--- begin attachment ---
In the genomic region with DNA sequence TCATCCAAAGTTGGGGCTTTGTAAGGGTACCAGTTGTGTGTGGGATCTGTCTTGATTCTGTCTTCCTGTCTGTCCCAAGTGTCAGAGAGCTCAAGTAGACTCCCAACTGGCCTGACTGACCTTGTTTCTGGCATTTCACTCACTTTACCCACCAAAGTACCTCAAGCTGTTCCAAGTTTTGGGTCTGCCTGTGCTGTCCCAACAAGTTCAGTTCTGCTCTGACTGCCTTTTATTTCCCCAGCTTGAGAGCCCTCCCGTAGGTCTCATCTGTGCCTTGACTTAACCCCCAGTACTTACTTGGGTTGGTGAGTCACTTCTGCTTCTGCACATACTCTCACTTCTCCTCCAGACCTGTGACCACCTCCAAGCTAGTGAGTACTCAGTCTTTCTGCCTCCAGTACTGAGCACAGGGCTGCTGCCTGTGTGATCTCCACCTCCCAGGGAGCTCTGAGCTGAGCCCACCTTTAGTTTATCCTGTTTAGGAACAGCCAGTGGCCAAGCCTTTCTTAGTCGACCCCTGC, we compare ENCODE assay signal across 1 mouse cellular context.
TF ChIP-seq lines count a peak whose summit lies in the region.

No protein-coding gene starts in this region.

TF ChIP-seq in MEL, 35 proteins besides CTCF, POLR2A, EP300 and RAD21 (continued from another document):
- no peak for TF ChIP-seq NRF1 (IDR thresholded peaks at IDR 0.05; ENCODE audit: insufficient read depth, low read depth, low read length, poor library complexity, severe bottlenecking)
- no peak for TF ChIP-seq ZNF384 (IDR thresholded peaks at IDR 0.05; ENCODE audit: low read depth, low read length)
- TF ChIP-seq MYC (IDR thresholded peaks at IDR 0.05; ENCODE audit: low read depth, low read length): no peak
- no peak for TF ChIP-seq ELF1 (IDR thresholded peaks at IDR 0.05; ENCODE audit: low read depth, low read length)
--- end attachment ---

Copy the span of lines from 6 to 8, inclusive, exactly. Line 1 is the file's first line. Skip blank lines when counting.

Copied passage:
- no peak for TF ChIP-seq ZNF384 (IDR thresholded peaks at IDR 0.05; ENCODE audit: low read depth, low read length)
- TF ChIP-seq MYC (IDR thresholded peaks at IDR 0.05; ENCODE audit: low read depth, low read length): no peak
- no peak for TF ChIP-seq ELF1 (IDR thresholded peaks at IDR 0.05; ENCODE audit: low read depth, low read length)